Author Cynthia Kadohata won the Newbery medal for her first novel for children, Kira-Kira. Bookshelf caught up with her for the release of her second children's novel, Weedflower (Atheneum).
Had you already begun writing Weedflower when you won the Newbery for Kira-Kira? Did winning the award have an influence on your writing?
Weedflower was already in the copyediting phase when I heard about the Newbery award, so it didn't really influence my writing of that book, but since then, I have become more aware of having an audience. It suddenly struck me that "Oh, people will actually be reviewing what I write."
What inspired you to write Weedflower?
I'd always wanted to write an [internment] "camp" book. It became more important to me as my father [who was interned during WWII] grew older. I wanted to make sure the book got written before he died, even though there was a good chance he wouldn't read it.
How much of the book was based on your father's experience?
None of it. He wouldn't tell me anything about his experiences at Poston [camp]. He didn't like talking about that period, but there were other things about his life as a farmer that I included in the book: for example, how families took baths.
What other sources did you use in doing research for your book?
At the time I was writing Weedflower, my friend Naomi Hirahara was writing a book about Japanese-American flower farmers. She knew quite a few elderly farmers and put me in touch with four or five of them who had been in camps during WWII. Some, like my father, were reluctant to talk about their experiences. I remember one man telling me, "They [camps] weren't so bad." Then he began crying. That contradiction between his words and his demeanor told me a lot.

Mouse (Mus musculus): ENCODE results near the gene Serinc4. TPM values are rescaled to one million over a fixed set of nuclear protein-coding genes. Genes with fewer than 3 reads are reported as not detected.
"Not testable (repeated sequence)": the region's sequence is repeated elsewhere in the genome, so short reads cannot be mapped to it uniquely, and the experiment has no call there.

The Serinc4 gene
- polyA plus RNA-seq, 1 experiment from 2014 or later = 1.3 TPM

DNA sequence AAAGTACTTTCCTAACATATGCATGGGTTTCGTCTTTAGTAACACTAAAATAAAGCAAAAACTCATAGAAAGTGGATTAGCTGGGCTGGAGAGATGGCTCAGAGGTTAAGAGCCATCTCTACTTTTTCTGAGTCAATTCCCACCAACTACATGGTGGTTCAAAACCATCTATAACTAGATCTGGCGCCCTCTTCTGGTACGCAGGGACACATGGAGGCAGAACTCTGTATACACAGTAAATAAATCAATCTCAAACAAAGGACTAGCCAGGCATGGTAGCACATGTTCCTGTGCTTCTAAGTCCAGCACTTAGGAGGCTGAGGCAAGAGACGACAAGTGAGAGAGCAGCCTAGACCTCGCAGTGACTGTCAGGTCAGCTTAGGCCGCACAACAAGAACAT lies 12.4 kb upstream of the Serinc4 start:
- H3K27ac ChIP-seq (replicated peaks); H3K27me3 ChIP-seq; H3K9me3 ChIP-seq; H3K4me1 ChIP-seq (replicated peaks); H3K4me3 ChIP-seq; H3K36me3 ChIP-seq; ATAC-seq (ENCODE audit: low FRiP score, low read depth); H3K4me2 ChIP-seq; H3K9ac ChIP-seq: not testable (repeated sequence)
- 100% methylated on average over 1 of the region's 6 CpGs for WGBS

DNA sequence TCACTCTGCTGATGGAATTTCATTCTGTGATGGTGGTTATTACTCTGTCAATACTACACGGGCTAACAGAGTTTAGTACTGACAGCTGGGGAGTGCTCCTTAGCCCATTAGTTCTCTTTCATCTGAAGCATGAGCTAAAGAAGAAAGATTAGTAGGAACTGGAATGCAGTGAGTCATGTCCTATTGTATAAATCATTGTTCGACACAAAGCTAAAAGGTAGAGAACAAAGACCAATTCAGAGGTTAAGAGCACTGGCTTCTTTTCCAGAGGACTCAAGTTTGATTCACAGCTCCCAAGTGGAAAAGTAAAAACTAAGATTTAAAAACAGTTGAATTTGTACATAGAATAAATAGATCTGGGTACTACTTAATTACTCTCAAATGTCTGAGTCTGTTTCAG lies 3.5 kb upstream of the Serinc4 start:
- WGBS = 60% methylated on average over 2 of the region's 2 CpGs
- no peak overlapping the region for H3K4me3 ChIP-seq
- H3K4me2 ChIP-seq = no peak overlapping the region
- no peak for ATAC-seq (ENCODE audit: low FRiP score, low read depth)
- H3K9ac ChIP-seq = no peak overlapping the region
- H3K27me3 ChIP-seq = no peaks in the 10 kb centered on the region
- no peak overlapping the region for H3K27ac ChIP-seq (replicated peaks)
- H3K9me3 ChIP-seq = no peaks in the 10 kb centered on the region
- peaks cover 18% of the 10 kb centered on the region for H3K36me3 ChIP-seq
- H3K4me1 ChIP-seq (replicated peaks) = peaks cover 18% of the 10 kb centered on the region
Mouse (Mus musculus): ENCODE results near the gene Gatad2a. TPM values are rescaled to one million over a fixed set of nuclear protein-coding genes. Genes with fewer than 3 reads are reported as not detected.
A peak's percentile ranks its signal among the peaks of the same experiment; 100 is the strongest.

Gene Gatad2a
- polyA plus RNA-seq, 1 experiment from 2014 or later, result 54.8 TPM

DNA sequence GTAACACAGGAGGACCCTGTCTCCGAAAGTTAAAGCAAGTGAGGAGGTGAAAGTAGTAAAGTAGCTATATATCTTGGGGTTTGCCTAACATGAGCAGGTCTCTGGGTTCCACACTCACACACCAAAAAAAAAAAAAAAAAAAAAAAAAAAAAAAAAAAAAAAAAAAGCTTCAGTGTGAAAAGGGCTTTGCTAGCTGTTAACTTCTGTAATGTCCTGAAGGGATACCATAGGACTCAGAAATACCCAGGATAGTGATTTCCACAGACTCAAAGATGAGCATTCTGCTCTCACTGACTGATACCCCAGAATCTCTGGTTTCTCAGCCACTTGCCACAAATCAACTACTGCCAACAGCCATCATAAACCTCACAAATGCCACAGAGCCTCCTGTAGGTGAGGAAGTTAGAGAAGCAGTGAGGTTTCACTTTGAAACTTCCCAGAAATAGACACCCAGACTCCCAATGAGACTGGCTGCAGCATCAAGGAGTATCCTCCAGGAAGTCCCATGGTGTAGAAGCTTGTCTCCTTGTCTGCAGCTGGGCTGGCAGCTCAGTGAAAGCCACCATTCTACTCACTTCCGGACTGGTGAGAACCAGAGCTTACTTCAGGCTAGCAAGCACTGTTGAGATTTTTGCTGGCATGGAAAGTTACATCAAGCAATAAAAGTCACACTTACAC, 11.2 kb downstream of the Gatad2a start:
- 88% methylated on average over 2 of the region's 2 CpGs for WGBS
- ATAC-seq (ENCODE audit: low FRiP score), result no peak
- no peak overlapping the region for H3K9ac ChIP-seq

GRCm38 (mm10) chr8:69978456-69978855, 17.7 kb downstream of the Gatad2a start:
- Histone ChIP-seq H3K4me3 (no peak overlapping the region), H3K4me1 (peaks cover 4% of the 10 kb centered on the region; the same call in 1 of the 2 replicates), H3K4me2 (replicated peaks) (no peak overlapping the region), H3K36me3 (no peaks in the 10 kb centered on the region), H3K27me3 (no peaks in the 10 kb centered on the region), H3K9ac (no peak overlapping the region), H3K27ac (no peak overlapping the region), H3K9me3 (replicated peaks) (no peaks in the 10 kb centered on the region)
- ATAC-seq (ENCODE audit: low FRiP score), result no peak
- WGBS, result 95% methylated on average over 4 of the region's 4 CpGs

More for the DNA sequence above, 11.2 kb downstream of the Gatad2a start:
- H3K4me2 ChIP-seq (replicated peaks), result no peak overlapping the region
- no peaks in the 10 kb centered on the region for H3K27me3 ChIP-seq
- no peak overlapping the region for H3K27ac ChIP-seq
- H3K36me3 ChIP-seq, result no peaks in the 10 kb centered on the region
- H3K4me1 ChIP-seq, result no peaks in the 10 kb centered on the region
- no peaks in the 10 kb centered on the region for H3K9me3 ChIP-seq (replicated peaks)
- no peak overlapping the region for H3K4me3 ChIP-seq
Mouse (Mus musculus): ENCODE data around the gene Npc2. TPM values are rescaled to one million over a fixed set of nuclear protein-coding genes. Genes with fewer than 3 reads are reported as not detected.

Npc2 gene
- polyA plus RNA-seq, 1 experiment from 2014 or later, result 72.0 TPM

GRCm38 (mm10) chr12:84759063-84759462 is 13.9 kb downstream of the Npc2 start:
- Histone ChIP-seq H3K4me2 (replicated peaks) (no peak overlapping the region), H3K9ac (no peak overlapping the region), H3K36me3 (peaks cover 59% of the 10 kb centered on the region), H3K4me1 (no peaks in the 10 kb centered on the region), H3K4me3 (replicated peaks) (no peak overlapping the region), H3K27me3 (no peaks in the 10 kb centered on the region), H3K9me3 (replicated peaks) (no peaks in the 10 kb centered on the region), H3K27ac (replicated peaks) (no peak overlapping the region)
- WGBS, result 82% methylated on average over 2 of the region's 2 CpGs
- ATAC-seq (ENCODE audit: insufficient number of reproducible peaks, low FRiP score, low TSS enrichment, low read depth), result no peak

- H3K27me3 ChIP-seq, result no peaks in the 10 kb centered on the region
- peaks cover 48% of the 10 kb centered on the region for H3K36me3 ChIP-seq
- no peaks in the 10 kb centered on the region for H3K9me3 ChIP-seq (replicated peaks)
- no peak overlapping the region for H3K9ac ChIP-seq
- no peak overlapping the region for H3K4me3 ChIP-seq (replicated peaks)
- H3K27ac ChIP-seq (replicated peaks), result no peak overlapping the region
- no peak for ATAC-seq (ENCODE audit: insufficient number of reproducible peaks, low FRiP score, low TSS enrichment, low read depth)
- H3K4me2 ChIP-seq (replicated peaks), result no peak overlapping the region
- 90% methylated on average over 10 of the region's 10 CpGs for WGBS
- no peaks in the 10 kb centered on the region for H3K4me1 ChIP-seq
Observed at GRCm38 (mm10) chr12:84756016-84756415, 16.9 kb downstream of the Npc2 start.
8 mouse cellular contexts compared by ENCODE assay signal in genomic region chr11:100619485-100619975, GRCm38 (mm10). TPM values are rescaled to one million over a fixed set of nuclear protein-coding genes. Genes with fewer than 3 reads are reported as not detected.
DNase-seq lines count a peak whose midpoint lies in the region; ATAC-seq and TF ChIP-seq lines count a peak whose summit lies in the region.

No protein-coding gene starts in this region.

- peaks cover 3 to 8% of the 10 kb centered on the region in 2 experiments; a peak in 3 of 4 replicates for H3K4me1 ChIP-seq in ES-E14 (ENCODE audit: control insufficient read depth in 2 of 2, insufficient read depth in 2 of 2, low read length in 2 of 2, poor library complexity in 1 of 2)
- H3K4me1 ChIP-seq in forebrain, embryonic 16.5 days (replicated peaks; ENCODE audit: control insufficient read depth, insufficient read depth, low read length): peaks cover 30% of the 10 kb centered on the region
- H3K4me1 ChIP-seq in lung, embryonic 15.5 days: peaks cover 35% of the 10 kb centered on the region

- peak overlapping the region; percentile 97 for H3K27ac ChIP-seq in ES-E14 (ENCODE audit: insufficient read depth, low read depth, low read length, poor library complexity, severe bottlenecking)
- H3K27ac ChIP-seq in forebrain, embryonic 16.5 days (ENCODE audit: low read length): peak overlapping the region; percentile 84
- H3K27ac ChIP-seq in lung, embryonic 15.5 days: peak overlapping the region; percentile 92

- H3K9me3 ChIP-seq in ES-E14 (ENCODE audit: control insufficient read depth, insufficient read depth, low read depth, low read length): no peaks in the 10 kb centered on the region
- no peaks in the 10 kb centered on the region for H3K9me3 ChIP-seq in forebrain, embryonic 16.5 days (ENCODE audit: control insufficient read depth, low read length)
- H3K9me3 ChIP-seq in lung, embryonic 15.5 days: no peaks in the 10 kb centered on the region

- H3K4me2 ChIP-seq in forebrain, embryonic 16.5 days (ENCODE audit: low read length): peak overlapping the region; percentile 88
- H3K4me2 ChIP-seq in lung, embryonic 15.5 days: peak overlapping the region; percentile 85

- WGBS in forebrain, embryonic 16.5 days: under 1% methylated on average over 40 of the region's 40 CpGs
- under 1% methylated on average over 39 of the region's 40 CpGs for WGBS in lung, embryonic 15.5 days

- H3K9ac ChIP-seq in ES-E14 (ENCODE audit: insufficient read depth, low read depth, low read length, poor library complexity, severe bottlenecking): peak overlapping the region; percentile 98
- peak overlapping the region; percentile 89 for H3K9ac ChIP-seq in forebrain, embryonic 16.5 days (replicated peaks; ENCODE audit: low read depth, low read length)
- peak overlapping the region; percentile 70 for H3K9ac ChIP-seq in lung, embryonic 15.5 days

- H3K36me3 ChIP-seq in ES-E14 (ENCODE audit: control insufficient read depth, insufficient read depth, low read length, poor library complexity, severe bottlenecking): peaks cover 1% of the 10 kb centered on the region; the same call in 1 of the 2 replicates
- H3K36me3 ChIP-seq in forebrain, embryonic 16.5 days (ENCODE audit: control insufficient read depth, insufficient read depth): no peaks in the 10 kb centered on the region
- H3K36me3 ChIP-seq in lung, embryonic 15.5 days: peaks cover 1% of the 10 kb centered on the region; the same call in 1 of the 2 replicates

How did you find out about the relationships between Native Americans and Japanese Americans at relocation centers on Native American land?
In the middle of writing the book, I found a California state Web site that provided oral histories of Japanese-Americans. Until then, I didn't' realize how much resentment there was between Japanese-Americans and Native Americans in camps. Native Americans viewed the Japanese-Americans as being "wasteful" and having an "abundance." Japanese-Americans were resentful that so much had been taken away from them.
Did you make many changes as you wrote the book?
Yes, actually, my editor made me rewrite the book seven times. During one of the rewrites, I was in Kazakhstan, going through the process of adopting my son. The sense of dislocation I felt there had a definite impact on the book.
What do you hope readers will gain from Weedflower?
I guess I hope for kids to understand the history of what happened to people at camps during the War. For adults, I hope the book is a reminder that [unjust internment] happened and perhaps is still happening today.